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Woody Habitat Establishment

Quality woody cover is needed to ensure winter survival of resident wildlife species during the harshest winter weather. The goal of the woody habitat component of the GFP private lands program is to increase wildlife populations by enhancing their winter survival. Dense woody plantings of shrubs and small trees can also provide protection from aerial predation. When mast producing species of trees and shrubs are incorporated woody plantings also provide food for wildlife.

Most of the wildlife species of interest live on the ground and woody habitat should be designed to create cover at ground level. Consequently, only low-growing trees and shrubs should be planted in most wildlife shelterbelts. However, to accommodate alternate objectives such as providing farmstead wind protection, GFP program guidelines allow for 1 or 2 rows of tall trees to be planted in some shelterbelts. In addition, no woody habitat applications will be funded when trees and shrubs are to be planted in native prairie or other rangeland.

The annual deadline for submitting applications for cost-share is November 1st of the year preceding the scheduled planting of the woody cover. If applications exceed planting goals, applications will be ranked according to the potential wildlife benefits of plantings and funding will be allocated from highest to lowest ranked plantings until available funding is exhausted.

To enroll in this practice you will need to develop a woody-planting plan with your local forester, local wildlife conservation office, or local district conservationist. GFP is responsible for reviewing the management plans before the contract can be signed. Each contract must have an outline of the work schedule and cultivation payment schedule for a 10-year period (the life of the contract). Payments are processed in October with cost share expected by November 1.

GFP Woody Habitat Program Guidelines
  • GFP will reimburse producers for 75% of costs incurred for planting woody habitat for wildlife. Alternate cost-shares received by producers will be subtracted prior to calculating the GFP 75% reimbursement.
  • GFP payment per producer per year is $3,000 unless at least one shelterbelt to be planted is 8-12 rows wide and at least 3 acres, then the payment maximum is $4,000.
  • If at least one shelterbelt is 13 or more rows wide and at least 5 acres, the cost-share maximum is $5,000.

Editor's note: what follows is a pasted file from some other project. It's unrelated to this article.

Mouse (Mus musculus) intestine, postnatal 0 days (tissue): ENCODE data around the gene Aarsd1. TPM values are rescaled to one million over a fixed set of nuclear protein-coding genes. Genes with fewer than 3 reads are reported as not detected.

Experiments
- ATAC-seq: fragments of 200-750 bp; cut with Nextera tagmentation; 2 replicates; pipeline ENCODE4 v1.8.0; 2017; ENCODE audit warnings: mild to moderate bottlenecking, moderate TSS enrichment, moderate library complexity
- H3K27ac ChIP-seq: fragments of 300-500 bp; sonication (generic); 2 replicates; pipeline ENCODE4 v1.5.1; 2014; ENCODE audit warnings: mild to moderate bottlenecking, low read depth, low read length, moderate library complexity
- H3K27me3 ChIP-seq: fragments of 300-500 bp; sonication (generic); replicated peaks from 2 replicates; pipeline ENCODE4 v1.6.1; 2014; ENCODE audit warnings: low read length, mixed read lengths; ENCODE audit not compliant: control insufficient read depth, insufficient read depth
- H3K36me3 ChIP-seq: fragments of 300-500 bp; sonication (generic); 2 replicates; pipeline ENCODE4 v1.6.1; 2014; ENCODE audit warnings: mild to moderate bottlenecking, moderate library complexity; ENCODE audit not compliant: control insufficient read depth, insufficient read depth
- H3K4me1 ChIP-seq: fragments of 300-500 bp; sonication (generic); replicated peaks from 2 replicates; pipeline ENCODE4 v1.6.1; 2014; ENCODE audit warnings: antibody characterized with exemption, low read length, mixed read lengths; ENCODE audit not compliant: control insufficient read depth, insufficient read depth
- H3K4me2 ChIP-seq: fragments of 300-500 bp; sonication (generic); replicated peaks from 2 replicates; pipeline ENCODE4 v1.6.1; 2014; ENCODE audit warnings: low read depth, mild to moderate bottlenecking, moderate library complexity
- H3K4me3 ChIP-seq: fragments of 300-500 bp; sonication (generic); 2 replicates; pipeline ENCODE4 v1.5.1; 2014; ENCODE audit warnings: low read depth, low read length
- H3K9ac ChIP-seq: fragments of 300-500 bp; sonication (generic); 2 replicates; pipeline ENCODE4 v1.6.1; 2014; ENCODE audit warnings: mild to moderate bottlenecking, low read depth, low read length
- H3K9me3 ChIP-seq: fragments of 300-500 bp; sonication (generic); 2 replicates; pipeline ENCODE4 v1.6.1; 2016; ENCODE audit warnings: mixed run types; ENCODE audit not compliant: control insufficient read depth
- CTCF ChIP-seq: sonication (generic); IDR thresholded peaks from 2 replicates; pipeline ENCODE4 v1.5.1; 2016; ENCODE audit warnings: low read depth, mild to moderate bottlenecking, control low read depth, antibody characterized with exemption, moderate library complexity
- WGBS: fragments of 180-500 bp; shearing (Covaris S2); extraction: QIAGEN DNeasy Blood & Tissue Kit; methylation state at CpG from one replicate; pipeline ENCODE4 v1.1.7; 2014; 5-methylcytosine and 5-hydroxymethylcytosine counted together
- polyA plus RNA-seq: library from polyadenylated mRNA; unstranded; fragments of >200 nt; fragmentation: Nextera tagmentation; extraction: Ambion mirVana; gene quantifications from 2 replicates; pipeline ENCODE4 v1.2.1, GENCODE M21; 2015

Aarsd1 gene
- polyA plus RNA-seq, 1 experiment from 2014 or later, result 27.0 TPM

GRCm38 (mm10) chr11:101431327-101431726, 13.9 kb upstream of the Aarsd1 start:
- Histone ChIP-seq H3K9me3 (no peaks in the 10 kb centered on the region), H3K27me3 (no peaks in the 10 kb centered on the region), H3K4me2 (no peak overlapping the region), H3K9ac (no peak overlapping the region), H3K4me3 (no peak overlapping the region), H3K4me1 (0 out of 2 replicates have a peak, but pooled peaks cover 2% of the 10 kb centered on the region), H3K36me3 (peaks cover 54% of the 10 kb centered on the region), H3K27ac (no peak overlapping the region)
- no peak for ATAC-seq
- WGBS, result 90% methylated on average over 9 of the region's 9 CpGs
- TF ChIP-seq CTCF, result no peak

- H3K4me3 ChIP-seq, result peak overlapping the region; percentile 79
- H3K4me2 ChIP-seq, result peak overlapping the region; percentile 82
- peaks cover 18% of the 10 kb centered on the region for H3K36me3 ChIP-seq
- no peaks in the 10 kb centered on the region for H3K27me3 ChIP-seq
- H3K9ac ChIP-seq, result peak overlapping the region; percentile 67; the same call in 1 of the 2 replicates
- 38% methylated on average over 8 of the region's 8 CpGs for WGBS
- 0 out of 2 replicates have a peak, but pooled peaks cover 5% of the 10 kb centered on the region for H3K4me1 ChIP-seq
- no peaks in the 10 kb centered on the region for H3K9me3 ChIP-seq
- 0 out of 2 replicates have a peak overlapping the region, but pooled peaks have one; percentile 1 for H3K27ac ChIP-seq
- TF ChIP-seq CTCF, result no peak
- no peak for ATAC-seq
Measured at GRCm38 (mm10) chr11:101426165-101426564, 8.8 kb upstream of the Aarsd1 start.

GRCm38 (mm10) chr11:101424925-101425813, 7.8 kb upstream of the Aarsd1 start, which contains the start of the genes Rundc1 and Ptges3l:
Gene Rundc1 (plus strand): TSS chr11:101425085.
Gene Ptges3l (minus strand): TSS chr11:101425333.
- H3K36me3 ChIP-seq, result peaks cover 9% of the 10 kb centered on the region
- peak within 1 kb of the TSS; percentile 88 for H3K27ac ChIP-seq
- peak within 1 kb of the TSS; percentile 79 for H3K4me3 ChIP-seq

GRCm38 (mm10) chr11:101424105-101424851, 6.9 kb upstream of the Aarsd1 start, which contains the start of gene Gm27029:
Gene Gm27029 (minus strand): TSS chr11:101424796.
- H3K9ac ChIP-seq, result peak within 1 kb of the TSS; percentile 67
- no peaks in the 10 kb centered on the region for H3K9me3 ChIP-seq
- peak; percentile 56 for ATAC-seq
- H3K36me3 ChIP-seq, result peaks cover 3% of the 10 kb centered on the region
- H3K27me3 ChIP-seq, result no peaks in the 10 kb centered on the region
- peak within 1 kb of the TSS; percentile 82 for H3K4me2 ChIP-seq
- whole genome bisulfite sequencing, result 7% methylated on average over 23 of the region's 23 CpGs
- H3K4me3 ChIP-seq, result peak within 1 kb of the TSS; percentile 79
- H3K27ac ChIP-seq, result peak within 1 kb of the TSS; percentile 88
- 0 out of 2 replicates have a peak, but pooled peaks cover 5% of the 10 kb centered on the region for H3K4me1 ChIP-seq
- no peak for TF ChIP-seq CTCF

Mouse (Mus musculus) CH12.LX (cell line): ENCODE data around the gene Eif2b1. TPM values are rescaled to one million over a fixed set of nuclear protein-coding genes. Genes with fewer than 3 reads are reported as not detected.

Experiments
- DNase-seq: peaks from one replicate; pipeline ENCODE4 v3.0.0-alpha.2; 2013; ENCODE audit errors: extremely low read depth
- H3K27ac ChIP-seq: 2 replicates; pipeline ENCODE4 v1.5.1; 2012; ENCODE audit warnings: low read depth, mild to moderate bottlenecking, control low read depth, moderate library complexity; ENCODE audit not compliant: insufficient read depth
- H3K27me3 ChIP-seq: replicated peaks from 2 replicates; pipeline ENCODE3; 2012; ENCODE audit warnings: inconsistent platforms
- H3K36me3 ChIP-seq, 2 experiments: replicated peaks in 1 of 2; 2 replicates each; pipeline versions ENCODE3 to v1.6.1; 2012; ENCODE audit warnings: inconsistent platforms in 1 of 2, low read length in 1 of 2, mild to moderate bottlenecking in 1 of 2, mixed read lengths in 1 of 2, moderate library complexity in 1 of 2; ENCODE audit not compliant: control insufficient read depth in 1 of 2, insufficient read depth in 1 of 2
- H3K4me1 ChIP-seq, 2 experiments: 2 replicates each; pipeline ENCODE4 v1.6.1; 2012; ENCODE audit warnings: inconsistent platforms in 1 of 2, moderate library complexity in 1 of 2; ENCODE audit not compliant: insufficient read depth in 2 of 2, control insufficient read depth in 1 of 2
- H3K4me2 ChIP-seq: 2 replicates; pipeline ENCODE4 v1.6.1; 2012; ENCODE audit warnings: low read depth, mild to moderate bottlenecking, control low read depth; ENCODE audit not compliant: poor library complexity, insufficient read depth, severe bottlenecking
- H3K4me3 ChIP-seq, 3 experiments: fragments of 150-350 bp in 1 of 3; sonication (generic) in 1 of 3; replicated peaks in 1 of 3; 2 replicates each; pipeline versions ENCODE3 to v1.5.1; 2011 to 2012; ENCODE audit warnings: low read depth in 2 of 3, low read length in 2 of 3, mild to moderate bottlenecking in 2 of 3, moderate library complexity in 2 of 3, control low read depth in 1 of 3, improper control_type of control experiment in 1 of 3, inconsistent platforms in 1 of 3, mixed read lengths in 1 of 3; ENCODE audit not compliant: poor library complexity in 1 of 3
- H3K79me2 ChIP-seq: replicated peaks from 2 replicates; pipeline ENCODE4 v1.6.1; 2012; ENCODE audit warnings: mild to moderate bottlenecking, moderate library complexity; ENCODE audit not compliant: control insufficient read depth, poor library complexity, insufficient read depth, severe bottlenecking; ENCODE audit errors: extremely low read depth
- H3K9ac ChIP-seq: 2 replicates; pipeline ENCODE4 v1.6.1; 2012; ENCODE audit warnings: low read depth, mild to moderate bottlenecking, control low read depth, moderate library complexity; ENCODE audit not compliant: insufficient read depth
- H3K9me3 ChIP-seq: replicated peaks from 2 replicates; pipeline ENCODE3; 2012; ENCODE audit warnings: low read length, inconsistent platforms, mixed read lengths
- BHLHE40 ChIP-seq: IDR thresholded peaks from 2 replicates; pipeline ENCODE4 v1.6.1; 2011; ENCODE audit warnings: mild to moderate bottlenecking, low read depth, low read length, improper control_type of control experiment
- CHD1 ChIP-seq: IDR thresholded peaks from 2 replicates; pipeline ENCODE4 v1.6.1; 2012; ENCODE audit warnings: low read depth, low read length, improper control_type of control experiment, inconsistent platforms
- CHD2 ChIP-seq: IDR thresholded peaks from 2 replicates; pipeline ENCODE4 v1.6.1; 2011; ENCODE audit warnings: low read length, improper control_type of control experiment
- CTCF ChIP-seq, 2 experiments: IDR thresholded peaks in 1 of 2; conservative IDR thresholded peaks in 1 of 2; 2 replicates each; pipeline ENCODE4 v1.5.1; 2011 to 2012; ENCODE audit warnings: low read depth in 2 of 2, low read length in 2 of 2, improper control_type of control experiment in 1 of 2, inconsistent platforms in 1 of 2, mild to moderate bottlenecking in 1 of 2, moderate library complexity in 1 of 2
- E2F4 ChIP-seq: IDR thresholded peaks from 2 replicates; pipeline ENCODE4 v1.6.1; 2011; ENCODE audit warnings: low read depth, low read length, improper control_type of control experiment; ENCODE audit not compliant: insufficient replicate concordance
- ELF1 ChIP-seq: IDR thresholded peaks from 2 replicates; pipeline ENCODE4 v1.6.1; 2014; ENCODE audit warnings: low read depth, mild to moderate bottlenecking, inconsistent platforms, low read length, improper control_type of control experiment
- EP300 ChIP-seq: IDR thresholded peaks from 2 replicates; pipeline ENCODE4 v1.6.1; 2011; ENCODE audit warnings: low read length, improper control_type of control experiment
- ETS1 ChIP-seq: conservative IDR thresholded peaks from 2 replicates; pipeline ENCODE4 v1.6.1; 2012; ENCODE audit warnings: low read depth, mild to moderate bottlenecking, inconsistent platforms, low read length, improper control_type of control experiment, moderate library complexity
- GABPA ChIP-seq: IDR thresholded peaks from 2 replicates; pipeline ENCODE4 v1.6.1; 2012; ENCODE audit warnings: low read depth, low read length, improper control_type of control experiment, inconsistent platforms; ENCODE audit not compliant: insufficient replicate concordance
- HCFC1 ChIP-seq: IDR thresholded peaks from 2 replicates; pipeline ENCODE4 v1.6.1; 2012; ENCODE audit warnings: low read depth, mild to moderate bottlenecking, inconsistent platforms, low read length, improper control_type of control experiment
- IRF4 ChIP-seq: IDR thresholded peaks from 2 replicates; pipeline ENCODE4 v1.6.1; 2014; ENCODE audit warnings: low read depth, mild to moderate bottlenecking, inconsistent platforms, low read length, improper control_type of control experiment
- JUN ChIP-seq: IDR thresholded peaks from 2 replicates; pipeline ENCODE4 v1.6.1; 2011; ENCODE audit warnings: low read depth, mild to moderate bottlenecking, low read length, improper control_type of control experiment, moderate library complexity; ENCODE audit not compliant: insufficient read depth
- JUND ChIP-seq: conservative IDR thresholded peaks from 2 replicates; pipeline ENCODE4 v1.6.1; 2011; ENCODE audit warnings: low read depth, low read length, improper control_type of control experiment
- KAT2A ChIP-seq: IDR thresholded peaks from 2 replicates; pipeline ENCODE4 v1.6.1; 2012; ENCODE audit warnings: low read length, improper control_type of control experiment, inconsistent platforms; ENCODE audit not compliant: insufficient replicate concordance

Woody wildlife habitat planting criteria are as follows:

  • At least half of all rows planted in each woody habitat planting must be shrub, cedar or juniper rows.
  • Sites must be fallowed the year prior to planting
  • Woody plantings that are less than 3 acres and less than 9 rows wide may only contain shrubs and mid-sized trees.
  • Shelterbelts that are at least 3 acres may include 1 or 2 rows of tall trees as long as at least 4 rows of shrubs and/or mid-sized trees are planted immediately adjacent to each side of the tall tree row(s).
  • Cottonwoods may not be planted in any woody habitat planting.
  • No woody habitat plantings will be funded in native prairie or rangeland
  • South Dakota law (SDCL 41-2-23) requires that reasonable public hunting shall be provided when habitat management funds are expended on private lands.
  • Demand for these programs is such that funding is reserved for producers that are not involved in any type of fee hunting operation.
  • Applications consist of sending a planting description and aerial photograph noting the project location to the Project Coordinator at Game, Fish and Parks, 895 3rd St., Huron, SD 57350

Wildlife Partnership Programs

Cost Share Habitat Pactices

Eligible Species
Shrubs

American Plum
Golden Currant
Lilac
Silver Buffaloberry
Caragana
European Cotoneaster
Peking Cotoneaster
Skunkbush Sumac
Mongolian Cherry
Western Sandcherry
Nanking Cherry
Redosier Dogwood

Mid-Sized Tree

Eastern Red Cedar
Rocky Mountain Juniper
Common Chokecherry
Amur Maple
Siberian Crabapple
Bur Oak
Boxelder
Siberian Apricot
Hansen Hedge Rose
Manchurian Apricot
Manchurian Crabapple
Arnold Hawthorne
Ussurian Pear
Amur Honeysuckle

Tall Tree

Green Ash
Hackberry
Ponderosa Pine
Austrian Pine
Scotch Pine
Silver Maple
Blue Spruce
Black Hills Spruce
White Spruce
Honeylocust
White Poplar
Siberian Elm
Russian Mulberry

Contact a GFP Wildlife Habitat Biologist...

For more information on any of these programs.